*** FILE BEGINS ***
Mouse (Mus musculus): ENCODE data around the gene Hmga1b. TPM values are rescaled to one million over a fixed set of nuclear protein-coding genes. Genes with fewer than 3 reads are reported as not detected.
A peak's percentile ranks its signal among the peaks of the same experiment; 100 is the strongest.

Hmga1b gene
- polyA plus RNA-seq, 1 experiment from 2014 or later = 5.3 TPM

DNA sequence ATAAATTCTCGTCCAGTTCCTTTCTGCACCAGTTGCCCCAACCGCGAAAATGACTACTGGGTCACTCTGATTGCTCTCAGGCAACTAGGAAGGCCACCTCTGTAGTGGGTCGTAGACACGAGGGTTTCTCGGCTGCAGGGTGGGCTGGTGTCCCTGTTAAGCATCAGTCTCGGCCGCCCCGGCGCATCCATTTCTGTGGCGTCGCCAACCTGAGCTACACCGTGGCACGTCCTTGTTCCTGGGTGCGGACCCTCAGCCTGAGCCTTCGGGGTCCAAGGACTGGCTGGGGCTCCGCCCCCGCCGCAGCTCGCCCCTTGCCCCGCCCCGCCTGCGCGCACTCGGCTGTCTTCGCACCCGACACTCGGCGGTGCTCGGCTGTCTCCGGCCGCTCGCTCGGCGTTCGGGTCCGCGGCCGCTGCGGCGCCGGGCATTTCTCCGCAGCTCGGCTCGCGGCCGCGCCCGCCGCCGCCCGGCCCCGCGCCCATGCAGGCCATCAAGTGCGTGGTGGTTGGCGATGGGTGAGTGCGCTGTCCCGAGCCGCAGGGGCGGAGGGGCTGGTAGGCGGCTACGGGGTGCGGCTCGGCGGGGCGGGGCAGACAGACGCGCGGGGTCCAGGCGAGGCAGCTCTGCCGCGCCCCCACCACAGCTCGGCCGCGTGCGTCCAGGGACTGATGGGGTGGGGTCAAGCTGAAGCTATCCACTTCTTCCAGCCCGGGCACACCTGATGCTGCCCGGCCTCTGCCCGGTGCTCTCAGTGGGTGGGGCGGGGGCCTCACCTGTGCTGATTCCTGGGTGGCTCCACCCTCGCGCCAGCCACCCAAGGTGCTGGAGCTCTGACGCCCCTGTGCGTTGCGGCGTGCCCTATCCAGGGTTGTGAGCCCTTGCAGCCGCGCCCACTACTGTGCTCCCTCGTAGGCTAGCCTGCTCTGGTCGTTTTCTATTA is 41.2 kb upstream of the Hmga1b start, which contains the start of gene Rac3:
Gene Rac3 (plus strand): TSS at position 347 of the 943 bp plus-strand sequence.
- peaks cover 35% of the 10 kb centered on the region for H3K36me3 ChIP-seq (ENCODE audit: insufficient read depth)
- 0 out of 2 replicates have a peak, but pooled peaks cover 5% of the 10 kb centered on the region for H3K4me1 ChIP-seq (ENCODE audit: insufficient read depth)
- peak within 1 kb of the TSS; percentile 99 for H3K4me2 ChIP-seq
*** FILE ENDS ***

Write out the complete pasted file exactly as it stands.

Mouse (Mus musculus): ENCODE data around the gene Hmga1b. TPM values are rescaled to one million over a fixed set of nuclear protein-coding genes. Genes with fewer than 3 reads are reported as not detected.
A peak's percentile ranks its signal among the peaks of the same experiment; 100 is the strongest.

Hmga1b gene
- polyA plus RNA-seq, 1 experiment from 2014 or later = 5.3 TPM

DNA sequence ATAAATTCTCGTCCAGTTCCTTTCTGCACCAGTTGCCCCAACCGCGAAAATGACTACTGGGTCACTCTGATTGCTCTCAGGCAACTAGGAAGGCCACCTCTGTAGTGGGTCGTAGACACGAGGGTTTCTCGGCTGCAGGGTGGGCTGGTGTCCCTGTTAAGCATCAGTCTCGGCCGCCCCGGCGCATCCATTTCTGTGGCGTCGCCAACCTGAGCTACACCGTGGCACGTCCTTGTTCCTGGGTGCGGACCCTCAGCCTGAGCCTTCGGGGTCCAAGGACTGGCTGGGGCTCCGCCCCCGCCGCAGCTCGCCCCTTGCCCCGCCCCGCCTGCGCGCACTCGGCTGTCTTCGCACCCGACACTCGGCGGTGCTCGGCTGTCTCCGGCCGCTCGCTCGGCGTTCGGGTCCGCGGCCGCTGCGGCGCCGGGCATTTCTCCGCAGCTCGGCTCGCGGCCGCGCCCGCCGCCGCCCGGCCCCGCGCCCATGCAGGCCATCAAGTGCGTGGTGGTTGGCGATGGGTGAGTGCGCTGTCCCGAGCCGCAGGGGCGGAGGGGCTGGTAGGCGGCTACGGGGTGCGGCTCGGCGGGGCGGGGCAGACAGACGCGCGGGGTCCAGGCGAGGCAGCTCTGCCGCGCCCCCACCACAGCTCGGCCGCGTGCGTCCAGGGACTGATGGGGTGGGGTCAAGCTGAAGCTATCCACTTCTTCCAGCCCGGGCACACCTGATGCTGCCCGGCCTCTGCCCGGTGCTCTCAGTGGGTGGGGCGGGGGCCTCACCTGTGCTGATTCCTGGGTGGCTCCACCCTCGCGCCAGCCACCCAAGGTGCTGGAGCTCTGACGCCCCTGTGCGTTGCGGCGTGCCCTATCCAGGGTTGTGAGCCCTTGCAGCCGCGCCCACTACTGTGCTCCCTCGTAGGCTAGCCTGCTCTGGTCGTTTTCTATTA is 41.2 kb upstream of the Hmga1b start, which contains the start of gene Rac3:
Gene Rac3 (plus strand): TSS at position 347 of the 943 bp plus-strand sequence.
- peaks cover 35% of the 10 kb centered on the region for H3K36me3 ChIP-seq (ENCODE audit: insufficient read depth)
- 0 out of 2 replicates have a peak, but pooled peaks cover 5% of the 10 kb centered on the region for H3K4me1 ChIP-seq (ENCODE audit: insufficient read depth)
- peak within 1 kb of the TSS; percentile 99 for H3K4me2 ChIP-seq